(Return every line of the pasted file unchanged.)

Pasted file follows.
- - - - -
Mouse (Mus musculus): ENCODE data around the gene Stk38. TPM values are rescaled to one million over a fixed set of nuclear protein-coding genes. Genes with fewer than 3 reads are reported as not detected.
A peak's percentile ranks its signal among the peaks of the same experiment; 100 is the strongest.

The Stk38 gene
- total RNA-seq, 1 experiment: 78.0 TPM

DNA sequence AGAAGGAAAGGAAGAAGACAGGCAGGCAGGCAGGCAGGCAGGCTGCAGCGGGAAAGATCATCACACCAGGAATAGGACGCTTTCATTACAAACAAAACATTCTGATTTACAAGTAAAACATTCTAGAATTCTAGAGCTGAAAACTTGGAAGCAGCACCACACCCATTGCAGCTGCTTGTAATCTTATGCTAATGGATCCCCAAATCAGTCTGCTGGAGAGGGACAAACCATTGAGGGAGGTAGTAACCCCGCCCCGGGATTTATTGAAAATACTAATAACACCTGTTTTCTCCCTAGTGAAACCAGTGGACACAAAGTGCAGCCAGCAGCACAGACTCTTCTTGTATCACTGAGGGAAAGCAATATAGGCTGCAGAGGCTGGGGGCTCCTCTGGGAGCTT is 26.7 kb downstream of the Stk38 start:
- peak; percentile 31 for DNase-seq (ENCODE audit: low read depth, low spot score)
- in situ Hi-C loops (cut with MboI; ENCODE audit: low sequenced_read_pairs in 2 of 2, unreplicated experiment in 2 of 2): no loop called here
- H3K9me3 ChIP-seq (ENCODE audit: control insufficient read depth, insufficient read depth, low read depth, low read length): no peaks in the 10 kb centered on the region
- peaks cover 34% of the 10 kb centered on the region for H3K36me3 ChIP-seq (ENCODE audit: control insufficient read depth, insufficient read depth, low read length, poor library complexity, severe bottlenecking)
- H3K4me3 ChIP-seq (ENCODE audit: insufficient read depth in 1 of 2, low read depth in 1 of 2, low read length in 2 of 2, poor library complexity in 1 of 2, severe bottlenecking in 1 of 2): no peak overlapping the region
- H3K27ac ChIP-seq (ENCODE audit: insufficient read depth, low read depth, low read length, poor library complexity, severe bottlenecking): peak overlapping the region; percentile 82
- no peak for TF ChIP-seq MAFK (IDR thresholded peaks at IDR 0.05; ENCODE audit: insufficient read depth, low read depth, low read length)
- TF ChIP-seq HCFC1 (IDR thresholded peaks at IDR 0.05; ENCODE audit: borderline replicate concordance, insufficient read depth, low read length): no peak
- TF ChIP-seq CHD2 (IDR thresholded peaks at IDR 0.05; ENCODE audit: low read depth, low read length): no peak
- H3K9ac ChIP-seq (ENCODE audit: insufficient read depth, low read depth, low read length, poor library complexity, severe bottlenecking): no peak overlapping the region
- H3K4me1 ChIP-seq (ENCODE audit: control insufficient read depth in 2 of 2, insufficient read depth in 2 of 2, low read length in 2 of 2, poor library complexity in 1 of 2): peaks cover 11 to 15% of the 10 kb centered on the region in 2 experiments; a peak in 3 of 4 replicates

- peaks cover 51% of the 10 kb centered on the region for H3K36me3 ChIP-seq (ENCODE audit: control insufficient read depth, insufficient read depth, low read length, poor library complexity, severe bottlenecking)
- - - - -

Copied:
Mouse (Mus musculus): ENCODE data around the gene Stk38. TPM values are rescaled to one million over a fixed set of nuclear protein-coding genes. Genes with fewer than 3 reads are reported as not detected.
A peak's percentile ranks its signal among the peaks of the same experiment; 100 is the strongest.

The Stk38 gene
- total RNA-seq, 1 experiment: 78.0 TPM

DNA sequence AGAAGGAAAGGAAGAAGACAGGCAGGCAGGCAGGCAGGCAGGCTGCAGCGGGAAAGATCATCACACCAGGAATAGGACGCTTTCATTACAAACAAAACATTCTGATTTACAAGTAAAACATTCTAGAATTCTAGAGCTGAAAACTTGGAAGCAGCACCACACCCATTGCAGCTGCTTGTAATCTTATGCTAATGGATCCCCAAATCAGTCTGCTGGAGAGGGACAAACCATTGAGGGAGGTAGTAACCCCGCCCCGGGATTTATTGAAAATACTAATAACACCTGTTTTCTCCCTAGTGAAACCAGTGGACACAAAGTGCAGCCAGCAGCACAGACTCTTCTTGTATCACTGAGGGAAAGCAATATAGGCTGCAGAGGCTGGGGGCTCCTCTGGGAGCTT is 26.7 kb downstream of the Stk38 start:
- peak; percentile 31 for DNase-seq (ENCODE audit: low read depth, low spot score)
- in situ Hi-C loops (cut with MboI; ENCODE audit: low sequenced_read_pairs in 2 of 2, unreplicated experiment in 2 of 2): no loop called here
- H3K9me3 ChIP-seq (ENCODE audit: control insufficient read depth, insufficient read depth, low read depth, low read length): no peaks in the 10 kb centered on the region
- peaks cover 34% of the 10 kb centered on the region for H3K36me3 ChIP-seq (ENCODE audit: control insufficient read depth, insufficient read depth, low read length, poor library complexity, severe bottlenecking)
- H3K4me3 ChIP-seq (ENCODE audit: insufficient read depth in 1 of 2, low read depth in 1 of 2, low read length in 2 of 2, poor library complexity in 1 of 2, severe bottlenecking in 1 of 2): no peak overlapping the region
- H3K27ac ChIP-seq (ENCODE audit: insufficient read depth, low read depth, low read length, poor library complexity, severe bottlenecking): peak overlapping the region; percentile 82
- no peak for TF ChIP-seq MAFK (IDR thresholded peaks at IDR 0.05; ENCODE audit: insufficient read depth, low read depth, low read length)
- TF ChIP-seq HCFC1 (IDR thresholded peaks at IDR 0.05; ENCODE audit: borderline replicate concordance, insufficient read depth, low read length): no peak
- TF ChIP-seq CHD2 (IDR thresholded peaks at IDR 0.05; ENCODE audit: low read depth, low read length): no peak
- H3K9ac ChIP-seq (ENCODE audit: insufficient read depth, low read depth, low read length, poor library complexity, severe bottlenecking): no peak overlapping the region
- H3K4me1 ChIP-seq (ENCODE audit: control insufficient read depth in 2 of 2, insufficient read depth in 2 of 2, low read length in 2 of 2, poor library complexity in 1 of 2): peaks cover 11 to 15% of the 10 kb centered on the region in 2 experiments; a peak in 3 of 4 replicates

- peaks cover 51% of the 10 kb centered on the region for H3K36me3 ChIP-seq (ENCODE audit: control insufficient read depth, insufficient read depth, low read length, poor library complexity, severe bottlenecking)